Nikola Tesla

Tesla tower at Wardenclyffe and the free energy myth

Tesla tower at Wardenclyffe and the free energy mythAs we dig deeper in researching topics here at GeekHistory the one topic that people keep asking questions about is Nikola Tesla's tower at Wardenclyffe and his free energy theories. We have addressed many of the commonly asked questions in this article.

Wardenclyffe New York 1901

Nikola Tesla sold his Wardenclyffe tower idea to J.P. Morgan based on a plan to send wireless messages to Europe and compete with Marconi. The contract was agreed upon in February of 1901 and signed in March for Morgan to give Tesla $150,000 to build a tower to transmit radio. Tesla began to build his Wardenclyffe laboratory on Long Island, New York in 1901.

Soon after construction began it became apparent that Tesla was going to run out of money before it was finished. Tesla underestimated the cost of building the tower, and economic conditions were causing prices to rise for the materials Tesla needed.

Tesla's personal goal was to use the tower for the transmission of power as well as information. Morgan was expecting to make money on radio. The wireless power angle was Tesla’s idea, it was never part of Morgan’s plans. It was never finished because Tesla ran out of money.

Various sources place the abandonment of the project at around 1904. Tesla took out a mortgage on Wardenclyffe with George C. Boldt of the Waldorf-Astoria Hotel to cover his living expenses. Boldt eventually foreclosed on the Wardenclyffe property and the tower was torn down and sold for scrap in 1917. Adding to the Tesla mythology and conspiracy theories was the timing of the demolition of the tower, during WWI. Various stories were told that the tower was demolished on orders of the United States Government because German spies were using it as a radio transmitter or observation post.

Did J.P. Morgan withdraw backing?

There are many conspiracy theories that blame J.P. Morgan for Tesla's failure at Wardenclyffe, stating that J.P. Morgan withdrew support because he saw no way to make money on wireless power.

George Westinghouse used Tesla power to defeat Edison in Currents War

George Westinghouse and Nikola Tesla defeat Edison in Currents WarThe War of Currents was a great science and technology feud in the late 1800s between the Edison Electric Light Company and Westinghouse Electric Company over what electric power transmission system should be used.  The Westinghouse Electric Company supported AC (alternating current) and the Edison Electric Light Company supported DC (direct current).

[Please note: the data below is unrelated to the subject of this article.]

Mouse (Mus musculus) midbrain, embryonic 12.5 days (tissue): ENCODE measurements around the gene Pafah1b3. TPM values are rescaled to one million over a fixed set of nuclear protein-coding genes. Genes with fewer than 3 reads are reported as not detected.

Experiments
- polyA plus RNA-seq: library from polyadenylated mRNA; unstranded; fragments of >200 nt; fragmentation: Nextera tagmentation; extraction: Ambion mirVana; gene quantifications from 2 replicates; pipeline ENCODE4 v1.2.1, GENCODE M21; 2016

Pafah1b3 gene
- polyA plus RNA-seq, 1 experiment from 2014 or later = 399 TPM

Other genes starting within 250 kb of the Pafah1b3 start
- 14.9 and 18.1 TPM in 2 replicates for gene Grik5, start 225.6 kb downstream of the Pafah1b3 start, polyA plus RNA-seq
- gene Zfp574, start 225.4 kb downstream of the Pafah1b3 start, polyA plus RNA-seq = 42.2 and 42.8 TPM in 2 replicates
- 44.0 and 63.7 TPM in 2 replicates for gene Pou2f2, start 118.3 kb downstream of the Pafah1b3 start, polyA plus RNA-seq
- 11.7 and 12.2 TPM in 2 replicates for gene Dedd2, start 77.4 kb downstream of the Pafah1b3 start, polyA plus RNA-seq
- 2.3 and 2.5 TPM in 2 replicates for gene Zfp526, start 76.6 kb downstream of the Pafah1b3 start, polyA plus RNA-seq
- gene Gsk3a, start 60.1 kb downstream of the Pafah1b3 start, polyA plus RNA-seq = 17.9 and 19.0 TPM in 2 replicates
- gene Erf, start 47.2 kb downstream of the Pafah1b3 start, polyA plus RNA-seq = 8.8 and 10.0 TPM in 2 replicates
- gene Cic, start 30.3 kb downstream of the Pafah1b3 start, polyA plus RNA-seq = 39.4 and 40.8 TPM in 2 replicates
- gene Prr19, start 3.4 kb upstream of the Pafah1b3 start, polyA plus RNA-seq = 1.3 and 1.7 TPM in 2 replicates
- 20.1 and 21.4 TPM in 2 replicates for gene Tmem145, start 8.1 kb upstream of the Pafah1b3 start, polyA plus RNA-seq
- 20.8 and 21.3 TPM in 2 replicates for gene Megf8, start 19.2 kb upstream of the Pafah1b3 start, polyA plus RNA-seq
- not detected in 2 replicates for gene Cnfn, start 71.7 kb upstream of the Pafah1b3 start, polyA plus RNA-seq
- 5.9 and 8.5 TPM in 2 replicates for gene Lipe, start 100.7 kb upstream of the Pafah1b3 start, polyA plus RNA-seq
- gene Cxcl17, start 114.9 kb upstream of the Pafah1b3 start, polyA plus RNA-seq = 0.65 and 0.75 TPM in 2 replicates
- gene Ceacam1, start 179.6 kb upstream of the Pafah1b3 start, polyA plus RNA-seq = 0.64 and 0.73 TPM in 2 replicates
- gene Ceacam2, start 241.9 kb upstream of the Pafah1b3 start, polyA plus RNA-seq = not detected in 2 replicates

The internet loves to portray the battle as one between rival inventors Thomas Edison and Nikola Tesla.  It makes for a good story of the hero, Tesla, defeating his rival, Edison. Both Edison and Tesla were well known at the time, and both a bit crazy.Thomas Edison was a well known inventor riding his success and media attention for inventing the phonograph. Edison leveraged his name and fame to start building DC power plants in New York City. Westinghouse, unlike his rival Edison, did not seek media attention, and was a very private person.

The battle for public opinion over which system should be used to power America turned into a nasty smear campaign by Edison. An inventor and electrical engineer named Harold Brown became the front man for a campaign to show the world the dangers of alternating current. Stories are told of how Brown paid local children to collect stray dogs off the street that he used for experiments showing the dangers of alternating current. Despite publicly denouncing capital punishment, Edison secretly financed the alternating current electric chair developed by Brown. Edison launched a media campaign telling the world AC was deadly, using the word "Westinghoused" to describe an execution by electrocution.

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